2. so far ( I am comment # 5 ) we all agree this pastor nailed it. Great letter —
    I will however disagree on one point — (I’m Don after all)
    That being “They [Christians] also certainly never vandalized the pagan temples of the Greeks and Romans to emphasize their message. ”
    It seems to me that according to scripture, Jesus himself was guilty of some degree of vandalism when he “cleansed the temple” . John 2:13-16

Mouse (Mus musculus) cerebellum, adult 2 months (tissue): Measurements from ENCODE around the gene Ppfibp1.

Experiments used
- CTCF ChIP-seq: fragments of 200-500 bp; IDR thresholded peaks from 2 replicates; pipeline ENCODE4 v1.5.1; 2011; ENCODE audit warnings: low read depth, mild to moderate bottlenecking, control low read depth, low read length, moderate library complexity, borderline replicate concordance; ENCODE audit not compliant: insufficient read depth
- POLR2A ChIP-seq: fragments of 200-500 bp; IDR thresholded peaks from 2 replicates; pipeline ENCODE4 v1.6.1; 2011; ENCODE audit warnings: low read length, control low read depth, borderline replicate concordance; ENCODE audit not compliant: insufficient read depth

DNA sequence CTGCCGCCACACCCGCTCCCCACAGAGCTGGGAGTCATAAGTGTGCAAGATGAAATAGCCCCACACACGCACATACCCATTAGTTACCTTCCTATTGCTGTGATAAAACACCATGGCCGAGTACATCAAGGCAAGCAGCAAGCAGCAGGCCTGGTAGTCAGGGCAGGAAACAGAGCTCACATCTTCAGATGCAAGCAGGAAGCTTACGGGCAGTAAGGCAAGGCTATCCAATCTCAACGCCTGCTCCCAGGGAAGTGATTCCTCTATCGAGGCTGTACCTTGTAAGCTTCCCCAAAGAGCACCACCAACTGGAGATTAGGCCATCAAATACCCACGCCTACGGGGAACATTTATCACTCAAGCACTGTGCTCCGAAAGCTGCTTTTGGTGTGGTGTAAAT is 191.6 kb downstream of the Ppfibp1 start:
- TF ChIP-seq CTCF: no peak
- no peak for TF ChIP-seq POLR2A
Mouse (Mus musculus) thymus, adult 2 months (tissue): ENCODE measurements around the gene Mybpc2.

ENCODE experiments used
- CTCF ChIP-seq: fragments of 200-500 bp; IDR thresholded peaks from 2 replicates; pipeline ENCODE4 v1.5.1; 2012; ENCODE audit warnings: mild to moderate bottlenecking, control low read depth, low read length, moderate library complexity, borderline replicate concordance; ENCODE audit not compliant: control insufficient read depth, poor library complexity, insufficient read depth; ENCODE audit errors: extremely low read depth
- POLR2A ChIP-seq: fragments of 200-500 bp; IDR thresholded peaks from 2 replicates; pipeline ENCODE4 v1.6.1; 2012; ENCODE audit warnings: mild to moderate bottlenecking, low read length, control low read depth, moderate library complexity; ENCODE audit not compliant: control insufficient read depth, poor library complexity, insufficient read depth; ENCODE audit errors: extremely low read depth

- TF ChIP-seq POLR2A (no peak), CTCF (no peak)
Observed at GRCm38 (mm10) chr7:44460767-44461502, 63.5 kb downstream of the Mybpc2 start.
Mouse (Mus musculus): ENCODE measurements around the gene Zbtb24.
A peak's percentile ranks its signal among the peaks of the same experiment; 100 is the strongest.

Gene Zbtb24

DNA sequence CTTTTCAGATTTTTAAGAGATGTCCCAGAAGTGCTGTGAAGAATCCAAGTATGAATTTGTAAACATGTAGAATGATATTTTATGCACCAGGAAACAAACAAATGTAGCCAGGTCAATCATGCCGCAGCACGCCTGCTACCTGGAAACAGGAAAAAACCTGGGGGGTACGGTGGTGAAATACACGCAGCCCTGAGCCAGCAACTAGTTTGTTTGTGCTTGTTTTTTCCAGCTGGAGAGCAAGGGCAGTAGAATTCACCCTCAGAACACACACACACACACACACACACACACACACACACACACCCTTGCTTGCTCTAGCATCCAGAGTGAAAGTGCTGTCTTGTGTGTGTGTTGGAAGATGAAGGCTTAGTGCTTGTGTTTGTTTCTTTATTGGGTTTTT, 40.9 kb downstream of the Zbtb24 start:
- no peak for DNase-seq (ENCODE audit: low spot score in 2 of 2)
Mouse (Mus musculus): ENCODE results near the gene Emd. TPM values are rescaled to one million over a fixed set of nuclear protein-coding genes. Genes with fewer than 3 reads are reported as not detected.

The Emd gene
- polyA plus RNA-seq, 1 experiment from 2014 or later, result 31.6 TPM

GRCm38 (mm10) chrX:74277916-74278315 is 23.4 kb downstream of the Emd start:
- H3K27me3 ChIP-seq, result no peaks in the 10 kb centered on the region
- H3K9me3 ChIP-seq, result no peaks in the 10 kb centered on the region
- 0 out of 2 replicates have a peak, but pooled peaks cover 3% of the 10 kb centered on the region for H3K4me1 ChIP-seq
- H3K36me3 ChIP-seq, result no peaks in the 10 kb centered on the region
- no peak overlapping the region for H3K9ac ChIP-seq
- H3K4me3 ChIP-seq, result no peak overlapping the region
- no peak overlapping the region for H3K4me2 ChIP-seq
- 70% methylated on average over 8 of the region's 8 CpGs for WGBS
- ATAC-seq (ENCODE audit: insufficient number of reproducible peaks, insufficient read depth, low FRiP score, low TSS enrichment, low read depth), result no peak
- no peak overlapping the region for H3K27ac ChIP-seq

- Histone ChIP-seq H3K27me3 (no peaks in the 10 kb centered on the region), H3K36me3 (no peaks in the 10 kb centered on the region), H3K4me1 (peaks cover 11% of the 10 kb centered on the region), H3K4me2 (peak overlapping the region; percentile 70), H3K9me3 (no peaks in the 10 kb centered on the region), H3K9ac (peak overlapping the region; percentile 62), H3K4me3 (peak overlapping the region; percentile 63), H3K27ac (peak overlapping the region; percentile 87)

For a slightly better understanding of the circumstances :

  3. Surprised a pastor would bring up reasonable readings of scripture.A reasonable reading of scripture could lead you to the conclusion it is acceptable to own slaves and to beat them to death. A reasonable reading of scripture could lead someone to decide their wife not leave the house when menstruating. These ideas are of course complete hogwash.Just as anti gay bigotry cloaked in scripture is. Just call it what it is.Cowardly acts by bigots.